Cells and Energy - Part 3



Enzymes accelerate the rate of reactions.

Normally most of the reactions in metabolic pathways would occur very slowly if at all without the help of enzymes. Spontaneous reactions (such as explosions) are not useful to living things because

  1. they cannot be controlled
  2. they release too much energy too quickly or
  3. they are ineffecient wasting much of the potential energy as heat


How does life cope with energy barriers and run-away reactions.

  • exergonic reactions with high activation energy are tamed by enzymes which provide an alternative path with lower energy of activation.

  • Arrow A represents free energy
  • Arrow B is the energy of activation of the catalyzed reaction
  • Arrow C is the energy of activaton of the uncatalyzed reaction

  • endergonic reactions, which by themselves are impossible at biologically acceptable temperatures can be coupled to exergonic reactions. Enzymes can take the phosphate from ATP and use it to "charge" a molecule in an endergonic pathway. This phosphorylation step is used several times in glycolysis.

Characteristics of Enzymes


  1. Enzymes are biological catalysts and are usually globular proteins. Some RNA molecules made by the cell have catalytic properties and are appropriately called ribozymes.


  1. Enzymes catalyze reactions by lowering a thermodynamic barrier called the energy of activation. Activation energy is the energy that must be absorbed by reactants for their bonds to break. Enzymes provide a less energetic path to a transition state in which bonds can be made or broken more frequently and using less energy at a given temperature. Even an exergonic reaction, in which delta G is negative, energy must first be absorbed to reach the transition state. The activation energy is a barrier essential to life because it prevents the energy-rich molecules of the cell from decomposing spontaneously.


  1. Enzymes and their substrates are induced to fit together. The electric charge and shape of the enzyme's active site puts stress on one of the substrate's covalent bonds.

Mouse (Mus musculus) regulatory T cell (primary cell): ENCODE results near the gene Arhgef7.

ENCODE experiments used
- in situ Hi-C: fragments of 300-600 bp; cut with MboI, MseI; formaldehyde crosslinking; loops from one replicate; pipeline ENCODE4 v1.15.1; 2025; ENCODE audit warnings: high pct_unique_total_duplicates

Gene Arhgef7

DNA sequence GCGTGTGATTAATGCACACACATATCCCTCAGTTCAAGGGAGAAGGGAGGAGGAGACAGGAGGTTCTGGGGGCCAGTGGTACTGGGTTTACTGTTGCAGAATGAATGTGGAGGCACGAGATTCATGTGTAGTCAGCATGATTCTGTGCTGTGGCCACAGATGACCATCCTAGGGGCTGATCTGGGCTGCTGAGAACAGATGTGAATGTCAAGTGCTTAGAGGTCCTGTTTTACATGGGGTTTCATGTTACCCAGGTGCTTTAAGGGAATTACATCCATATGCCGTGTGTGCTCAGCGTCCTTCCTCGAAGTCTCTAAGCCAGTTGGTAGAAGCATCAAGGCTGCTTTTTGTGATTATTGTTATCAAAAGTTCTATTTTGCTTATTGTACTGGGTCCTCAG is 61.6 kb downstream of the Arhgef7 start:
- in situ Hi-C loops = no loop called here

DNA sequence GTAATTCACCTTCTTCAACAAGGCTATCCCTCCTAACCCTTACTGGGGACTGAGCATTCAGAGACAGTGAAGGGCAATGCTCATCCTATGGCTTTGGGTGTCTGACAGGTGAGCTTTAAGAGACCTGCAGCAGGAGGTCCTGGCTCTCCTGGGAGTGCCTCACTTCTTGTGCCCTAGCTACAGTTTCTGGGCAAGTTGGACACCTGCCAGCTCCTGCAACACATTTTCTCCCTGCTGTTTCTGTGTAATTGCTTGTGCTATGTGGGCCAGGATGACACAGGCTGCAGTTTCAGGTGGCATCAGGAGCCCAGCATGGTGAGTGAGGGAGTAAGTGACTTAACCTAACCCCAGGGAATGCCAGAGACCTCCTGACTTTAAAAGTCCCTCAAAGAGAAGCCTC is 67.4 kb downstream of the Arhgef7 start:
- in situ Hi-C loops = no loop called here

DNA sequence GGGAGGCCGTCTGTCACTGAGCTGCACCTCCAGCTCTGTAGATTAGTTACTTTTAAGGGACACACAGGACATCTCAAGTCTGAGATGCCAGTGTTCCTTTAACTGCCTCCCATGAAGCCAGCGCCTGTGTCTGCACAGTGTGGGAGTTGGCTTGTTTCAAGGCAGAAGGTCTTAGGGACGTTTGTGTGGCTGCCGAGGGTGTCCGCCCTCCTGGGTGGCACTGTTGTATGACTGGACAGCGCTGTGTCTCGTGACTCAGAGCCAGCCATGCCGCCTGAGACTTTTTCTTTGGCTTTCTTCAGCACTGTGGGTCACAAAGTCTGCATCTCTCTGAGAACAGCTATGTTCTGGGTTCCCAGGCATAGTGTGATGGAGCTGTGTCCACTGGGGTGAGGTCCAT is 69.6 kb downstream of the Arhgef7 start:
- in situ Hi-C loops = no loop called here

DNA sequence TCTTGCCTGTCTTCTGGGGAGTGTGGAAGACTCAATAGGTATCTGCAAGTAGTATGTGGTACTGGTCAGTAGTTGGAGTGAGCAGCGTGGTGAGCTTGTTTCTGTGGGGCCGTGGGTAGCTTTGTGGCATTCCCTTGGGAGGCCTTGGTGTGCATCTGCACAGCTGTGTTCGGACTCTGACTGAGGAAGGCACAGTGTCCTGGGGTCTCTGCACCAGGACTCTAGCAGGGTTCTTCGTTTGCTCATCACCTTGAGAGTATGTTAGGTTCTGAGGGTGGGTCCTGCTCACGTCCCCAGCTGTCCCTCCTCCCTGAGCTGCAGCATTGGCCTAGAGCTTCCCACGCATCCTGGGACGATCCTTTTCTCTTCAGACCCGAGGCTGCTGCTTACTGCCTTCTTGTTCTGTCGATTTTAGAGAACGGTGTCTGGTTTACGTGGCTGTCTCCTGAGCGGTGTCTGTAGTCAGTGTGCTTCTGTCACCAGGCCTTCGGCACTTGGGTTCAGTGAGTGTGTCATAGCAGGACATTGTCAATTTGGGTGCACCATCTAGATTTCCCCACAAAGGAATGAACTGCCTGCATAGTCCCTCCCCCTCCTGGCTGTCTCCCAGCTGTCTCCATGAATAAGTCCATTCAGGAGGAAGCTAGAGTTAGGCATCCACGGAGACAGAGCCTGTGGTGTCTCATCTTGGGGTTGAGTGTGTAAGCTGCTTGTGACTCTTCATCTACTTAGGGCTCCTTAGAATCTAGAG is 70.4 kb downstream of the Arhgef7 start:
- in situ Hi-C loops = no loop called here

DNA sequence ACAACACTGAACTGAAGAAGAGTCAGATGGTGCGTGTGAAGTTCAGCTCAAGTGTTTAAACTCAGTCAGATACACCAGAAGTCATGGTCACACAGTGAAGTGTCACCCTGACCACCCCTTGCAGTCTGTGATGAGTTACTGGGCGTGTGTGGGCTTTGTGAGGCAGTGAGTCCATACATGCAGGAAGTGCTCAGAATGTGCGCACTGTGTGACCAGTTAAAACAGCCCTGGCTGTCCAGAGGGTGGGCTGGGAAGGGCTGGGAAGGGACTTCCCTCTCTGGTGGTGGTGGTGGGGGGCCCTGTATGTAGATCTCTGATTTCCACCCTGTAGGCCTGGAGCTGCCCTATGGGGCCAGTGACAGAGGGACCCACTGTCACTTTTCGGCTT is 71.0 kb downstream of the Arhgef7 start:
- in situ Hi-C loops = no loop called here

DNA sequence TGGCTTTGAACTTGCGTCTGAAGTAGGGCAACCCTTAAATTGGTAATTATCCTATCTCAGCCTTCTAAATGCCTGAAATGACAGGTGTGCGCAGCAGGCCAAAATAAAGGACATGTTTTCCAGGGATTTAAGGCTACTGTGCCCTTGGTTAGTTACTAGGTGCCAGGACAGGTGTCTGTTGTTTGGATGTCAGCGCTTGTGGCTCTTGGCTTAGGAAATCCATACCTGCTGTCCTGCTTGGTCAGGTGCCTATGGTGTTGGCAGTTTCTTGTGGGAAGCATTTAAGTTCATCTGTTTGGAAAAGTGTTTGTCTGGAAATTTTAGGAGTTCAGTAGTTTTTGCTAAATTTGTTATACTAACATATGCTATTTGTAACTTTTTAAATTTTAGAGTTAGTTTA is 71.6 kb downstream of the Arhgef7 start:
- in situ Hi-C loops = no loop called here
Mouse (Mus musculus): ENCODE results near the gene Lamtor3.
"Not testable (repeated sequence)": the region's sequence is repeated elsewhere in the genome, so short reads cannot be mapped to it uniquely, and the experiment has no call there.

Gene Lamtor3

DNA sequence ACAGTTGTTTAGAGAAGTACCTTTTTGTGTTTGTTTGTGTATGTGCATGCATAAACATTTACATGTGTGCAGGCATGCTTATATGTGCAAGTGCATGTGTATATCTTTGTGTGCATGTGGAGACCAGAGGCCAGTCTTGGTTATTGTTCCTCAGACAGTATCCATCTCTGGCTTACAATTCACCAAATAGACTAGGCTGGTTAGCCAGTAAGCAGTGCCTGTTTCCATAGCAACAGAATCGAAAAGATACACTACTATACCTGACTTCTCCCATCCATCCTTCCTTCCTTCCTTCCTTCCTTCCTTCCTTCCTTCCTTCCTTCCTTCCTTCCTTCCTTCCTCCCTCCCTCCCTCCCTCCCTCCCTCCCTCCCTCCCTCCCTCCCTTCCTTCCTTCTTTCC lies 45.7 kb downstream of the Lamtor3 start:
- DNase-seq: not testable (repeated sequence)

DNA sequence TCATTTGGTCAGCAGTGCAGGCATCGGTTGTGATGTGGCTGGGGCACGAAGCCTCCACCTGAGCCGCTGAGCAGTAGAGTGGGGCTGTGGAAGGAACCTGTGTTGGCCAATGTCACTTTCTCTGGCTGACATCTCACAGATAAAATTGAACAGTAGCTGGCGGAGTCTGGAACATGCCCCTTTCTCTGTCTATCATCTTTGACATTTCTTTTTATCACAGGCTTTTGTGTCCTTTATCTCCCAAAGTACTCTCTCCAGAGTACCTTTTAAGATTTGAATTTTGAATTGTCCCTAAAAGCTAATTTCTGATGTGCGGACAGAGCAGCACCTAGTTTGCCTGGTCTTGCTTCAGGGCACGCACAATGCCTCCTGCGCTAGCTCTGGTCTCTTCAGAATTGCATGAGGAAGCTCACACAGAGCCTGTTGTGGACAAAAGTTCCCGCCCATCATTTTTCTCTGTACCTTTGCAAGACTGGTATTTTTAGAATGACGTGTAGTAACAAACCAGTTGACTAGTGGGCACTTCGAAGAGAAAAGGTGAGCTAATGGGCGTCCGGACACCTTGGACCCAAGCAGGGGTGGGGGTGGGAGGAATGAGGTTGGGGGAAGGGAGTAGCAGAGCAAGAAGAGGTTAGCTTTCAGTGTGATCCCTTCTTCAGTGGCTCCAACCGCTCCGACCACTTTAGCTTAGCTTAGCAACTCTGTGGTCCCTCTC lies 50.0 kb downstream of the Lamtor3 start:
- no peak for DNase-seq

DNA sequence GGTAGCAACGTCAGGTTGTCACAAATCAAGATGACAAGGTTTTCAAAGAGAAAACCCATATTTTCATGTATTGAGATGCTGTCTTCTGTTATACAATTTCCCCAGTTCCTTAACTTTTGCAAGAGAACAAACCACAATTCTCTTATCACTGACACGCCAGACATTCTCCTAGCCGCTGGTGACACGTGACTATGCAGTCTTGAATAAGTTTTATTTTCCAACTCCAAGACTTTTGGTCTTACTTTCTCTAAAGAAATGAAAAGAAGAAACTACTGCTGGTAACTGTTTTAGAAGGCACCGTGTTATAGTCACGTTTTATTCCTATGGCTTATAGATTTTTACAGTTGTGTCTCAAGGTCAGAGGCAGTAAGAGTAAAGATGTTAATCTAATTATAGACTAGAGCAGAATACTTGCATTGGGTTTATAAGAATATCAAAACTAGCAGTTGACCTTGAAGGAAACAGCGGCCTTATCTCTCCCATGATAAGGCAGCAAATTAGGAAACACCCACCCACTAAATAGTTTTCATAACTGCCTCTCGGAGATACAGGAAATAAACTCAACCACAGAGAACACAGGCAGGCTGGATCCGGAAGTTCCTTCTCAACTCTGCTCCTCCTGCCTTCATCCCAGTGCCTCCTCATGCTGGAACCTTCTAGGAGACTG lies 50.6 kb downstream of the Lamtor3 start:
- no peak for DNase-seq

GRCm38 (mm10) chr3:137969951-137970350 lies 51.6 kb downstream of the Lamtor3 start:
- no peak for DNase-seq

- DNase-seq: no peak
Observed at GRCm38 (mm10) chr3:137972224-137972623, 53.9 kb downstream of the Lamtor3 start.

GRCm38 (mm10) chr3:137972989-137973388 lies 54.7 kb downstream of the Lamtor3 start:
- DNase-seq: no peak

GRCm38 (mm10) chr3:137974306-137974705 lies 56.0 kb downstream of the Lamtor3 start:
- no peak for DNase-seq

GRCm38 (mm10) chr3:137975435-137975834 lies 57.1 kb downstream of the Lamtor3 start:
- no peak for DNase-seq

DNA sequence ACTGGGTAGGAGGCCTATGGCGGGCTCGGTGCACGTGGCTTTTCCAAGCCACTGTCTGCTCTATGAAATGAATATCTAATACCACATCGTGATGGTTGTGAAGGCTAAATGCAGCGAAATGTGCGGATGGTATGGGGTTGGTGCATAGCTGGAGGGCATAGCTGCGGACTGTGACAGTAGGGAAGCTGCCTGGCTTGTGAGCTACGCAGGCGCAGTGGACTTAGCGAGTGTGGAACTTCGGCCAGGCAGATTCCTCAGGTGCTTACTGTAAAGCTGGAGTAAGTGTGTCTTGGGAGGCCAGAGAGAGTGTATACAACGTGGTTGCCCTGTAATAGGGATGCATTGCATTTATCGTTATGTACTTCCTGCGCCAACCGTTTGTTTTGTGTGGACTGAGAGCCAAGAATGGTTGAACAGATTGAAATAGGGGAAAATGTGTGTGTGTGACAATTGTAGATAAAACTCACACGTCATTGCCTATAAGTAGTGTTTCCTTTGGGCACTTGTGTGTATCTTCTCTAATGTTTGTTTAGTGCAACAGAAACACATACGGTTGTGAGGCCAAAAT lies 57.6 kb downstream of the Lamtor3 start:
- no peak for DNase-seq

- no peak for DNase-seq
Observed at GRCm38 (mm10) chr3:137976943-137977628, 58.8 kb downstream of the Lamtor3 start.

1. Enzymes are not consumed in the reaction they catalyze. Because they remain unchanged they can be used over and over again. Eventually the enzyme will lose its function, either by natural decay or by other enzymes within the cell. This is an important regulatory function since few metabolic processes used continuously would simply waste energy.


  1. Each enzyme may catalyze hundreds of reactions every second. The speed of the enzyme can vary dramatically. Lysozyme, which breaks down bacterial cell walls, processes one substrate molecule every two seconds whereas another enzyme, carboanhydrase can change over a million substrate molecules during the same 2 seconds.
  1. Enzyme activity is usually controlled by feedback inhibition. This generally involves one of the products of the reaction reducing or stopping the activity of the enzyme as its concentration of that product increases.

product D combines with Enzyme1 preventing formation of B

For a general discussion of equilibrium and feedback systems you should visit the Fundamentals of Geology site.
  1. Enzymes catalyze both forward and reverse reactions equally well. Only by quickly removing products from the reaction site can a reaction go to completion. For instance if one of the products is a gas it can escape and by so doing prevent the reverse reaction.


HCl + Na2CO3 NaCl + H2O + CO2 (gas)

notice that the reverse reaction is impossible if carbon dioxide is not supplied.

NaCl + H2O + CO2 (gas) HCl + Na2CO3


  1. Enzymes are highly selective combining with a specific substrate. Substrates are 3-dimensional objects (molecule) which are complementary to the enzyme's active site. The substrate is temporarily bound to its enzyme. The bond between enzyme and substrate is weak, either hydrogen or ionic in nature. Enzymes can be poisoned by molecules which are similar to the normal substrate but which remain in the active site for unacceptably long periods of time.
Illustration of temporary Enzyme-Substrate bond verses inhibition with a poison.
  1. Enzyme activity is sensitive to environmental changes in pH, temperature, or salt concentrations. (See next section)

Modified July 10, 2005